Abdulla of Khorassan; Ahmed the cobbler; [tr. from the Persian].

About, E. F. V.

Alsace, 1871-72.

Histoire ancienne; comédie. 1868.
Nouvelles et souvenirs; illust. 1885.

Quinze journées au Salon de peinture et de
sculpture, 1883.

Retiré des affaires; comédie. 1869.

Salon de 1866. 1867.

and Najac, E. de. Nos gens; comédie. 1866. Adams, J: Defence of the constitutions of governinent of the U. S. 1797. 3 v. Addison, J. Rosamond; a tragic-opera. 1778. Albertus Magnus, Bp. of Ratisbon. Super missus est, ostendens ineffabiles virginis Marie laudes. 147/8-?]

Argles, Mrs. M. The Honourable Mrs. Vereker. Arundel Soc. Chromolithographs. 1887. Allegorical figures [Justice]; after the fresco by Paolo Veronese in the Villa Masèr, near Venice.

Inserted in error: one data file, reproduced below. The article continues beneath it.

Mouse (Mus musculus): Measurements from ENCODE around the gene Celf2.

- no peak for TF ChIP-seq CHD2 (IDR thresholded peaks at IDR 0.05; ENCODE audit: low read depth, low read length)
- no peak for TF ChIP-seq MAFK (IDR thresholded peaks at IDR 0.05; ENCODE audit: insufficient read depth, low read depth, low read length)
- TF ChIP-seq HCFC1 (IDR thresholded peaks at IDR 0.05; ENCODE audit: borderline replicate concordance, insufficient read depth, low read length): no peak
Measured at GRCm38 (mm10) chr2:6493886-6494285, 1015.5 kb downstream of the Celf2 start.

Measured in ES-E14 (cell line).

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Betterton, T': Life and times of T: Betterton, etc. "A mere compilation from Cibber, Malone, Downes, Genest,the Biographia Britannica,' and other sources, with no more pretence to shapeliness than to knowledge or accuracy. The compiler has attempted a task beyond his knowledge or his strength. His book is a useful compendium of stage documents, and we have much information not easily accessible elsewhere. For general purposes it may serve, and it is at least as correct and trustworthy as many of the biographies of actors with which it is intended to range." Saturday rev., May 5.

Boni, G. Vicenza medioevale.

188-].

[Photographs.